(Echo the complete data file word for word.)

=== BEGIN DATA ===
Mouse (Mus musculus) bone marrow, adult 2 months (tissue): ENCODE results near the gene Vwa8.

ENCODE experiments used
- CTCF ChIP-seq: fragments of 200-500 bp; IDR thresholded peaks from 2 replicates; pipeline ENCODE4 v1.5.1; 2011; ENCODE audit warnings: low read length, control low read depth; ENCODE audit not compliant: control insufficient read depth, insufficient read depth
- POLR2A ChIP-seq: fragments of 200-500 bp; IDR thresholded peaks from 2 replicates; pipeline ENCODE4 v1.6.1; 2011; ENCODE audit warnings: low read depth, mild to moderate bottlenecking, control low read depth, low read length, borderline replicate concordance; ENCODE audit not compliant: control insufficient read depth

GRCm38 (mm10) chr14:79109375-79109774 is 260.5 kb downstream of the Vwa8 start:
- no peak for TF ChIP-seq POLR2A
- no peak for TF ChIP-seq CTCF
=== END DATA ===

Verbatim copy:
Mouse (Mus musculus) bone marrow, adult 2 months (tissue): ENCODE results near the gene Vwa8.

ENCODE experiments used
- CTCF ChIP-seq: fragments of 200-500 bp; IDR thresholded peaks from 2 replicates; pipeline ENCODE4 v1.5.1; 2011; ENCODE audit warnings: low read length, control low read depth; ENCODE audit not compliant: control insufficient read depth, insufficient read depth
- POLR2A ChIP-seq: fragments of 200-500 bp; IDR thresholded peaks from 2 replicates; pipeline ENCODE4 v1.6.1; 2011; ENCODE audit warnings: low read depth, mild to moderate bottlenecking, control low read depth, low read length, borderline replicate concordance; ENCODE audit not compliant: control insufficient read depth

GRCm38 (mm10) chr14:79109375-79109774 is 260.5 kb downstream of the Vwa8 start:
- no peak for TF ChIP-seq POLR2A
- no peak for TF ChIP-seq CTCF